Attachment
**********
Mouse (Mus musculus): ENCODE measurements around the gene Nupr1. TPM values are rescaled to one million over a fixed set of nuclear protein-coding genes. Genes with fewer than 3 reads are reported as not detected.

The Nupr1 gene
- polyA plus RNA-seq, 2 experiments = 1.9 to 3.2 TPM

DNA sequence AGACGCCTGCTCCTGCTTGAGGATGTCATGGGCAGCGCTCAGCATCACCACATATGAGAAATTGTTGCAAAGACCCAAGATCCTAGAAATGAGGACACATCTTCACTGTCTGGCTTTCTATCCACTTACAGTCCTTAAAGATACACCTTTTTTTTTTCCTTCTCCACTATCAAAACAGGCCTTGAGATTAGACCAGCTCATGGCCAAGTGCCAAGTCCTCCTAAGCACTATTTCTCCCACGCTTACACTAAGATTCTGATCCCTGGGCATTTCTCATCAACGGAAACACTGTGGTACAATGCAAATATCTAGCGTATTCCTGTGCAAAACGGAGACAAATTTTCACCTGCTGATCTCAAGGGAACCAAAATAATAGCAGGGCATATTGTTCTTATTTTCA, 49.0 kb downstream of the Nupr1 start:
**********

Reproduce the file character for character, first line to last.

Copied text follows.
Mouse (Mus musculus): ENCODE measurements around the gene Nupr1. TPM values are rescaled to one million over a fixed set of nuclear protein-coding genes. Genes with fewer than 3 reads are reported as not detected.

The Nupr1 gene
- polyA plus RNA-seq, 2 experiments = 1.9 to 3.2 TPM

DNA sequence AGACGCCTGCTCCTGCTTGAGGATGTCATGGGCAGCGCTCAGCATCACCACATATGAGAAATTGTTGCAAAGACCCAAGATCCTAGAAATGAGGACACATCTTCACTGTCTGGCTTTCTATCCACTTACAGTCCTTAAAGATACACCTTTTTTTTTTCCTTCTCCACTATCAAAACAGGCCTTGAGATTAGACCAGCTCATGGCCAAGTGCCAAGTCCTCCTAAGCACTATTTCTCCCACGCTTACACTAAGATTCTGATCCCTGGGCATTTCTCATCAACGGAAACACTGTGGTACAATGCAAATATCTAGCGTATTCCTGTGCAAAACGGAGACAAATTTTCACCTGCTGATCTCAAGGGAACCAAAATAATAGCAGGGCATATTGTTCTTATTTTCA, 49.0 kb downstream of the Nupr1 start: